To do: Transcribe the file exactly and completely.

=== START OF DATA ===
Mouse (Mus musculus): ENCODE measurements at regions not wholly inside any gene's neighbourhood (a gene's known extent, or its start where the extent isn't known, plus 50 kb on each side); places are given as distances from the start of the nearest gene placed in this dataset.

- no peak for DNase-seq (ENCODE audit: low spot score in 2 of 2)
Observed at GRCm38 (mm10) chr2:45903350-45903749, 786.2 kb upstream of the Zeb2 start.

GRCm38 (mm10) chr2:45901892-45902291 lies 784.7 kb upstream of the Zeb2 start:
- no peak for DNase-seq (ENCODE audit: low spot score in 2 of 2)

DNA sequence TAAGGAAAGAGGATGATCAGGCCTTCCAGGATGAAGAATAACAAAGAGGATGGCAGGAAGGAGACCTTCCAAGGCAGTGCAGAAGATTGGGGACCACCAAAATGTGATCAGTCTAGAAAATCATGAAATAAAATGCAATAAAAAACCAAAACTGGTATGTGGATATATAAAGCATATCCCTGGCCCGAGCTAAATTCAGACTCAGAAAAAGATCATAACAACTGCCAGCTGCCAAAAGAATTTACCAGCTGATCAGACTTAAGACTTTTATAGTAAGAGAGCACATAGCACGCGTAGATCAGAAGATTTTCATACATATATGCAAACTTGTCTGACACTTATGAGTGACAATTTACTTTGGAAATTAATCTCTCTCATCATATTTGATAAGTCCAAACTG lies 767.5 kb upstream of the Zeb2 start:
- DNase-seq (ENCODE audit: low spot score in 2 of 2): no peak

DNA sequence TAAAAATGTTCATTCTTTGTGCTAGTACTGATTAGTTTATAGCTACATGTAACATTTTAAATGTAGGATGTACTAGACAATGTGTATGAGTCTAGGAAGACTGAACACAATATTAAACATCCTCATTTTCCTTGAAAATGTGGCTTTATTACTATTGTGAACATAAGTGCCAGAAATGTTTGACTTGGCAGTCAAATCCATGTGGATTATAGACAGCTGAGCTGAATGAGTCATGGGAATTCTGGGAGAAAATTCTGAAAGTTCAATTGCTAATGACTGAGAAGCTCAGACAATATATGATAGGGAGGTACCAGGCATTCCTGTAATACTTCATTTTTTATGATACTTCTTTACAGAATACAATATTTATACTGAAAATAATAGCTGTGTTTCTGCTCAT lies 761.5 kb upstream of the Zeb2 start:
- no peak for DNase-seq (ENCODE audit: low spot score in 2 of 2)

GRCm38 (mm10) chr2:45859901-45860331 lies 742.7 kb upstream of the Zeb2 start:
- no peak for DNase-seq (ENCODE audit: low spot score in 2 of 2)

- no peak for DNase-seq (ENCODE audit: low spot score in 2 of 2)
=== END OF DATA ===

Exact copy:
Mouse (Mus musculus): ENCODE measurements at regions not wholly inside any gene's neighbourhood (a gene's known extent, or its start where the extent isn't known, plus 50 kb on each side); places are given as distances from the start of the nearest gene placed in this dataset.

- no peak for DNase-seq (ENCODE audit: low spot score in 2 of 2)
Observed at GRCm38 (mm10) chr2:45903350-45903749, 786.2 kb upstream of the Zeb2 start.

GRCm38 (mm10) chr2:45901892-45902291 lies 784.7 kb upstream of the Zeb2 start:
- no peak for DNase-seq (ENCODE audit: low spot score in 2 of 2)

DNA sequence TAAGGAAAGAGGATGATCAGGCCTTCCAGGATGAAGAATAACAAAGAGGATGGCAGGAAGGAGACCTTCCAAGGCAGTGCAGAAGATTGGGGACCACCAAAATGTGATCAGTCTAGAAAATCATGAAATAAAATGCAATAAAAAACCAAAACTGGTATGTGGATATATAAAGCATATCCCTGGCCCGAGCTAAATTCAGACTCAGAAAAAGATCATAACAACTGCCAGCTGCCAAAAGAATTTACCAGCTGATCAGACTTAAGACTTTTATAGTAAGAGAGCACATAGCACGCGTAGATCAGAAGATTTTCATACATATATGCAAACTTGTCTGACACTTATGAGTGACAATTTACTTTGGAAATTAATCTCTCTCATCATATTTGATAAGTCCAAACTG lies 767.5 kb upstream of the Zeb2 start:
- DNase-seq (ENCODE audit: low spot score in 2 of 2): no peak

DNA sequence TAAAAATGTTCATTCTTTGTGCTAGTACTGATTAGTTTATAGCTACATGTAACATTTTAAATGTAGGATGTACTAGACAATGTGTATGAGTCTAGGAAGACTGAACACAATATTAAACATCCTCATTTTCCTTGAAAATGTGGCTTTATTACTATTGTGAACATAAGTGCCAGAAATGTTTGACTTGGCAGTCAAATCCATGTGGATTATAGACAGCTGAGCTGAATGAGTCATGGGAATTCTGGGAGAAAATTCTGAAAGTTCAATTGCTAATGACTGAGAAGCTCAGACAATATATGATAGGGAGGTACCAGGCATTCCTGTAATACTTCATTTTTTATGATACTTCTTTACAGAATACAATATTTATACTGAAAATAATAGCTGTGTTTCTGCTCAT lies 761.5 kb upstream of the Zeb2 start:
- no peak for DNase-seq (ENCODE audit: low spot score in 2 of 2)

GRCm38 (mm10) chr2:45859901-45860331 lies 742.7 kb upstream of the Zeb2 start:
- no peak for DNase-seq (ENCODE audit: low spot score in 2 of 2)

- no peak for DNase-seq (ENCODE audit: low spot score in 2 of 2)